Engineering Biology & Materials Science

Properties & Performance

Properties and Performance considers the engineering of dynamic characteristics and activities of materials through the incorporation or activation of biocomponents.


This technical theme considers the engineering of dynamic characteristics and activities of materials, including sensing and response, communication and computation, and self-repair through the incorporation or activation of biocomponents. This includes the engineering of materials to provide signals and store and release energy or information through an engineered biological component and the engineering of dynamic interactions between the biological and abiotic components of a material. Properties & Performance also considers challenges in tools, methods, and technologies for characterizing dynamic activity and performance of living materials and materials that incorporate biocomponents.

Materials can be enabled to dynamically sense and transmit information through distinctively engineered biocomponents in the system. Here, a biosensing circuit made out of synthetic biomolecules is patterned onto a surface. Small adjustments in the sequence and identity of the sensing components makes it receptive to a variety of biological matter like RNA (purple), enzymes (red), reactive chemical species and environmental factors (blue), and specific antibodies (green). The multiplex sensor is able to simultaneously interact with these complex cues and generate measurable output that quantifies each component in the system.

Breakthrough Capabilities

Enable self-regulating living materials by introducing feedback loops to maintain performance, to adapt to fluctuating environmental conditions, and to demonstrate out-of-equilibrium behaviors.

Enable materials with the ability to self-repair.

Enable materials that sense, encode, and store multimodal, multiplexed environmental signals.

Enable biological control through abiotic materials.

Utilize biology to enable chemical, thermal, kinetic, and electrical storage and release from materials.

Tools and techniques for characterizing material biocomponent dynamics.

Tools and technologies to measure materials properties and performance that operate at biological throughput and scale.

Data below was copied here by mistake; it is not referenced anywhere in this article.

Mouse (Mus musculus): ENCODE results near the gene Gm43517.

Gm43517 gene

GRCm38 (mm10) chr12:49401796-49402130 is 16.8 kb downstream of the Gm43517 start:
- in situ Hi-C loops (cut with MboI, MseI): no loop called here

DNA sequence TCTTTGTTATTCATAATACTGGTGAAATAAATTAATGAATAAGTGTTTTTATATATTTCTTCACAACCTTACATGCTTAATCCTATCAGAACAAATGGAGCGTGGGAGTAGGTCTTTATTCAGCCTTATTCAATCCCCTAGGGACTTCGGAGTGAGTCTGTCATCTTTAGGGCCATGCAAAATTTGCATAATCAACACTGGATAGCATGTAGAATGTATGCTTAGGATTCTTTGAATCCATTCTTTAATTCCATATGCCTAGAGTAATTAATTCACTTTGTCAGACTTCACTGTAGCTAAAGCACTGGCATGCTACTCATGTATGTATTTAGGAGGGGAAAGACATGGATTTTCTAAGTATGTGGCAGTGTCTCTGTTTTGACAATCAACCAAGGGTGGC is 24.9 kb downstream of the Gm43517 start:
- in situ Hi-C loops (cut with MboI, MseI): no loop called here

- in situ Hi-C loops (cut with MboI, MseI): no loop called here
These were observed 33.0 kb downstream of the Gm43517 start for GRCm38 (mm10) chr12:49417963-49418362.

Engineering Biology (2019) Breakthrough Capabilities

Included in the roadmap are select breakthrough capabilities from our 2019 roadmap, Engineering Biology (below in green; milestones at 2021, 2024, 2029, and 2039). While these breakthrough capabilities were written in the context of advancing the field of engineering biology, the EBRC Materials Roadmapping Working Group leading this roadmapping project felt that the technical achievements elaborated in these breakthrough capabilities and their milestones directly contribute to achieving advancements in materials from engineering biology. This content has been incorporated as reference and, when pertinent, will be provided with context for its inclusion in this roadmap.

Ability to control cell-to-cell communication between different species.

Of particular importance for enabling dynamic materials is the ability to engineer signaling and sensing from surface-to-surface through cell-to-cell contact. We envision this as a 2025 milestone. A major bottleneck to this biotechnology is that the ligand-receptor pairs that are functionally expressed across different species remains unknown, but could serve as a general library for advancing this engineering biology. Potential solutions to this bottleneck include: identifying and testing common ligand-receptor pairs that are retained across species; and/or identifying ligand receptor pairs that can be functionally expressed in non-native hosts.


  1. Jung, J.K., Alam, K.K., Verosloff, M.S., Capdevila, D.A., Desmau, M., Clauer, P.R., Lee, J.W., Nguyen, P.Q., Pastén, P.A., Matiasek, S.J., Gaillard, J., Giedroc, D.P., Collins, J.J., & Lucks, J.B. (2020). Cell-free biosensors for rapid detection of water contaminants. Nature Biotechnology, 38, 1451–1459.
  2. McLean, M.A., Gregory, M.C., & Sligar, S.G. (2018). Nanodiscs: a controlled bilayer surface for the study of membrane proteins. Annual Review of Biophysics, 47, 107-124.
Last updated: January 19, 2021